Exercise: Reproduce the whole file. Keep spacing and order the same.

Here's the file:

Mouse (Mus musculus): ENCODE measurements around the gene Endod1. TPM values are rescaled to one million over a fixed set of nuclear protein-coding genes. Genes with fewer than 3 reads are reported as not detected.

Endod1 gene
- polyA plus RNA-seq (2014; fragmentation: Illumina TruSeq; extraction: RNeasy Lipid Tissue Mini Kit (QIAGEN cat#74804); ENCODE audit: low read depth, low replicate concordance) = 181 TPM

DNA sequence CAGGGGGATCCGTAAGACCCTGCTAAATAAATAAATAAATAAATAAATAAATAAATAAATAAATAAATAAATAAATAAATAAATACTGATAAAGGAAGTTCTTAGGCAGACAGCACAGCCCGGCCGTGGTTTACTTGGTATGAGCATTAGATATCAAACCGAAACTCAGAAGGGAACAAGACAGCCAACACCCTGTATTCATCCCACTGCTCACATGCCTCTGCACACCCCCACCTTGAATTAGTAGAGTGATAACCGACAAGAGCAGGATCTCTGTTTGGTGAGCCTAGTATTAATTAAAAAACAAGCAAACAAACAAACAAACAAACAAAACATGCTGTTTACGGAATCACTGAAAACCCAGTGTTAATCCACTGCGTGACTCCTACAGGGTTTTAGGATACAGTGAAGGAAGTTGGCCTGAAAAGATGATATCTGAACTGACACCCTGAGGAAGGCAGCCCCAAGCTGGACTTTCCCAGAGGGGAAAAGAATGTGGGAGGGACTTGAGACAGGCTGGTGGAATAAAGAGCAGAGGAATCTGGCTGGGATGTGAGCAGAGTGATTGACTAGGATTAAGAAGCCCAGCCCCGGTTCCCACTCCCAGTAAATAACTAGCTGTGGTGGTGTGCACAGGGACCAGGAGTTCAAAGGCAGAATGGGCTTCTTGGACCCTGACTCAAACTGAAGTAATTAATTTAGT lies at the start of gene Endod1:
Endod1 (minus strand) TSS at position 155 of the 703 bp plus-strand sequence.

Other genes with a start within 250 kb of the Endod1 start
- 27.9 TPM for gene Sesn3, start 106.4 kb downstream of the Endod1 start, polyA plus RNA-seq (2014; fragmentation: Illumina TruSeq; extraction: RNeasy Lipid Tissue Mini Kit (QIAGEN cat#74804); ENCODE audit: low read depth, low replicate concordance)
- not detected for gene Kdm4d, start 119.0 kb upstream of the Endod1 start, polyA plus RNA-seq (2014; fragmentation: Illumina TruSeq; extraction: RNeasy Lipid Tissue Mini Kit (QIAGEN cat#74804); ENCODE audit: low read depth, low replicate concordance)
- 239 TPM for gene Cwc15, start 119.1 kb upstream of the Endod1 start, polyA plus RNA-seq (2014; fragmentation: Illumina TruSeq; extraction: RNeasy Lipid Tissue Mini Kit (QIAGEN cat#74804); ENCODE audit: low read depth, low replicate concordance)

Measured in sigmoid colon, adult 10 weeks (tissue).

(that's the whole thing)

Mouse (Mus musculus): ENCODE measurements around the gene Endod1. TPM values are rescaled to one million over a fixed set of nuclear protein-coding genes. Genes with fewer than 3 reads are reported as not detected.

Endod1 gene
- polyA plus RNA-seq (2014; fragmentation: Illumina TruSeq; extraction: RNeasy Lipid Tissue Mini Kit (QIAGEN cat#74804); ENCODE audit: low read depth, low replicate concordance) = 181 TPM

DNA sequence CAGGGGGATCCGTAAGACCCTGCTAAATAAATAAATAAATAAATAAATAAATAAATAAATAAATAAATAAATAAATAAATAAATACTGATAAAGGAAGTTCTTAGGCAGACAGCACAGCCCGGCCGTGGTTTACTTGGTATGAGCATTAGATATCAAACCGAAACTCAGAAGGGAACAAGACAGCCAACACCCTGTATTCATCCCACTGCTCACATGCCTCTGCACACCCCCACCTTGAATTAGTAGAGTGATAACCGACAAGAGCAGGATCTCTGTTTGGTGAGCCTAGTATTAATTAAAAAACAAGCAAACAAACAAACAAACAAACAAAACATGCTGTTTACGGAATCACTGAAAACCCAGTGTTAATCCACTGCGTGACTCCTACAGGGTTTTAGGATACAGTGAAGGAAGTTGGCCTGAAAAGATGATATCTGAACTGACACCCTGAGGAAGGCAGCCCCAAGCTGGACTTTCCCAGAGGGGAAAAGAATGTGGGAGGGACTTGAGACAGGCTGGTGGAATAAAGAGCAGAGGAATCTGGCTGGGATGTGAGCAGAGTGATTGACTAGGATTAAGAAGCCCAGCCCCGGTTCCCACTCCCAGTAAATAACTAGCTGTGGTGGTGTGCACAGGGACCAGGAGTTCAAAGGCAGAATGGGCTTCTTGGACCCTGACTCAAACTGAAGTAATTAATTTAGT lies at the start of gene Endod1:
Endod1 (minus strand) TSS at position 155 of the 703 bp plus-strand sequence.

Other genes with a start within 250 kb of the Endod1 start
- 27.9 TPM for gene Sesn3, start 106.4 kb downstream of the Endod1 start, polyA plus RNA-seq (2014; fragmentation: Illumina TruSeq; extraction: RNeasy Lipid Tissue Mini Kit (QIAGEN cat#74804); ENCODE audit: low read depth, low replicate concordance)
- not detected for gene Kdm4d, start 119.0 kb upstream of the Endod1 start, polyA plus RNA-seq (2014; fragmentation: Illumina TruSeq; extraction: RNeasy Lipid Tissue Mini Kit (QIAGEN cat#74804); ENCODE audit: low read depth, low replicate concordance)
- 239 TPM for gene Cwc15, start 119.1 kb upstream of the Endod1 start, polyA plus RNA-seq (2014; fragmentation: Illumina TruSeq; extraction: RNeasy Lipid Tissue Mini Kit (QIAGEN cat#74804); ENCODE audit: low read depth, low replicate concordance)

Measured in sigmoid colon, adult 10 weeks (tissue).